• A weird detective story that also deals with fear of “other-ness” and indicates that perhaps the monsters are created by us because we are all awful. Not terrible, but don’t know that I would recommend, either.
  • The Black Cat by Edgar Allan Poe
    • Great story that you have probably already read. In my opinion, the best short story in the collection, but also, like… it’s Poe. Like, of course it’s good… in fact, it feels a bit cliche to include it in this collection.
  • The Willows by Algernon Blackwood
    • This story is one of those naturalist things where the author is like isn’t nature amazing and fearsome? I actually don’t much like naturalist things, so I didn’t finish this one.

In summation, 4 good stories you have probably already read, a short essay by Mary Shelley that is enjoyable and that you can probably also find pretty easily on-line. Unless you want these particularly short stories in a collection, I would not particularly recommend.

What about you – have any spooky reads to recommend this Halloween?

Preptober 2021: Signing Up for NaNoWriMo

I have created my NaNoWriMo 2021 project, which I am determined to create this year. Here is my username, if you are also participating and would like to be my buddy in the site:

In the meantime, I have a ton of plotting and character development to work through, if I have time, before November 1st. I will not have everything figured out, but am hoping to have at least a few scenes planned for each of the 8 plot points per the one-page/small booklet plot I put together earlier.

What are you doing, in the last 1/2 week or so before November 1st? Let me know your plans in the comments below or in the NaNoWriMo site. I look forward to connecting and spurring each other on to ever higher word counts in our novel-writing journeys.

Preptober 2021: Plotting?

Next step in the Preptober journey is probably figuring out what you think you want to write, and if you have had trouble completing projects… putting in some thought about your work, I guess? To be completely frank, I have been slammed with work, so my Preptober has not been as focused as I would have liked. I have, however, listened to the Eva Deverell video on how to plot a novel on one page, and put together a teeny tiny little booklet to help guide me through the process. I think it will need to be expanded, and feel like I will start putting together some flash cards to help guide me through the plot as I work through it, separated by the 8 plot pieces I have in my booklet.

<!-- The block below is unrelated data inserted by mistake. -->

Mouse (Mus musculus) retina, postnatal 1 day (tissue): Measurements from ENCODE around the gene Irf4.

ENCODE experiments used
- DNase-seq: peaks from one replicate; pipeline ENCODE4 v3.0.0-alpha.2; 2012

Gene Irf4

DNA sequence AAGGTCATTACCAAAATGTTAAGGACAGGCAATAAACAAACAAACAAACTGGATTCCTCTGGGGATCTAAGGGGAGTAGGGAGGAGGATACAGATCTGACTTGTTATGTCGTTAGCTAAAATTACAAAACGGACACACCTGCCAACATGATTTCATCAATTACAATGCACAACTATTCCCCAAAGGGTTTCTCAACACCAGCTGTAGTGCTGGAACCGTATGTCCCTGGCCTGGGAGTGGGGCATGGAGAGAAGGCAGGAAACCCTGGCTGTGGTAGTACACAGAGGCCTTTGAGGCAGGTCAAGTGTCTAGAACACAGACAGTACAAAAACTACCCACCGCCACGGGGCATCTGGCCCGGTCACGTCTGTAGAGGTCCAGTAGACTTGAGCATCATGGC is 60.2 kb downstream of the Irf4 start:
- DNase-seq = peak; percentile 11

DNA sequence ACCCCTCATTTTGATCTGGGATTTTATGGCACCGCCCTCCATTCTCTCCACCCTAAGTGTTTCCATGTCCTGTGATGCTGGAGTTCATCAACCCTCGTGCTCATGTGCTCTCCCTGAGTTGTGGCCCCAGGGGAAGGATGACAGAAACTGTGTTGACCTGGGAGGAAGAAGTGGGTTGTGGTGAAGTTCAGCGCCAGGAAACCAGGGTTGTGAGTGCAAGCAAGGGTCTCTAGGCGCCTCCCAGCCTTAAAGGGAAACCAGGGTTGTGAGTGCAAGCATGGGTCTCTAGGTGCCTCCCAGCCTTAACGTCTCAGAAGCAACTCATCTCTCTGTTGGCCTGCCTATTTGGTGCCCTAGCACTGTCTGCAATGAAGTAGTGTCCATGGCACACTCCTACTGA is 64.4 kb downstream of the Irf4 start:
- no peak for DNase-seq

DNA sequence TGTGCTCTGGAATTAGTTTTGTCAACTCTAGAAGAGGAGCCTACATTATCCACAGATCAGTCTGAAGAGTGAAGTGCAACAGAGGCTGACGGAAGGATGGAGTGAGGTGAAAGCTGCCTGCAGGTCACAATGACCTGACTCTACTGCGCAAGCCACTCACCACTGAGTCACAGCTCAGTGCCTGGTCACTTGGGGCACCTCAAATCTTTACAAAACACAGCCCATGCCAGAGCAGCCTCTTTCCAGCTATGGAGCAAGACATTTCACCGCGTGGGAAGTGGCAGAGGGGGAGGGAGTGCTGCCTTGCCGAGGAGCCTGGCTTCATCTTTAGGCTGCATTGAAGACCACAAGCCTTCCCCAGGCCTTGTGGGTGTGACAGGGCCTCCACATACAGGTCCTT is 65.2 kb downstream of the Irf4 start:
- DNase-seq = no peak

Seriously… how cool is this?

What are you doing to prep for NaNoWriMo? Any good videos/tips/tricks to recommend to me?

Preptober 2021: Supplies

The next step in my Preptober journey: pick up some inspirational writing supplies.

This could be a bullet journal, some of your favorite pens, sticky notes, stickers, a literal writer’s block, some amazing blueberry or coconut flavored coffee, etc. Just whatever will motivate and inspire you. For me, I have picked up a brown bullet journal:

Which includes using some of the stickers I had already lying around to try to inspire a steady writing habit:

My decoration has also included some more direct inspiration:

I will also, of course, be consuming coffee, and ransacking my children’s Halloween spoils.

What about you? What inspirational writing supplies are you planning to use for November?

Preptober 2021: Scheduling

Hi everyone! In my last post, I discussed my plan to participate in NaNoWriMo this year, and to prepare during this month of October. I performed self-reflection and motivation, and the next step, I think, is developing the time and plan for writing.

There will always be reasons not to write right now, to write later, when there’s time… But I don’t think that there will ever actually be a magic time to write – at least, not for me. So I think that being thoughtful and making the time, and then making certain to actually stick to that schedule, is important. I also think it is the only way to make sure that the writing I have decided is important to me actually occurs.

After some careful thinking, I have decided that during the week, I will be writing during lunch. I have time blocked off in my calendar for an hour for lunch, Monday through Friday, and I will practice actually maintaining an hour for lunch during the work week in October.

On weekends, I think I will be writing in the late morning. On Saturdays, 11 – noon should generally work, since it coincides with one of my son’s extracurricular activities and the other son’s naptime. So I will try to use the same timeslot on Sundays, as well, for consistency. I generally do not need to work on the weekends, though, so realistically, if I can find/make more time on the weekends, I will be trying to take advantage to catch-up if I get behind on word count.

What about you – what writing schedule do you plan to implement in November? Do you have any tips or tricks to help keep that writing schedule, or to motivate yourself to really take advantage of the time you write? Please let me know in the comments below!

Preptober 2021

I have decided to do NaNoWriMo 2021. In preparation, I have created an October calendar, which I will be working through and which is available on Etsy, if you would like a copy. I think I will also try to post as I work to prepare for next month’s writing, as well, so you could also just read my blog to see what I’m doing to prep for next month.

First step: Self-reflection.

I think it is worthwhile to think about why you want to write, at all, and journal your thoughts now so you can remind yourself why you during the next month when things get tough. For me, I am doing this in the bullet journal that I purchased.

In addition to thinking about why I want to write and participate in NaNoWriMo, I also decided to put together a couple of pages with quotes about writing from writers to help motivate me.

I have placed both of these motivational items at the beginning of my bullet journal, before I have the calendar and weekly word count tracking pages, because I think it is worthwhile to remember why I write every time I pick up my bullet journal.

Are you participating in NaNoWriMo and/or Preptober? Share a reason why you want to write or one of your favorite author/writer quotes in the comments below!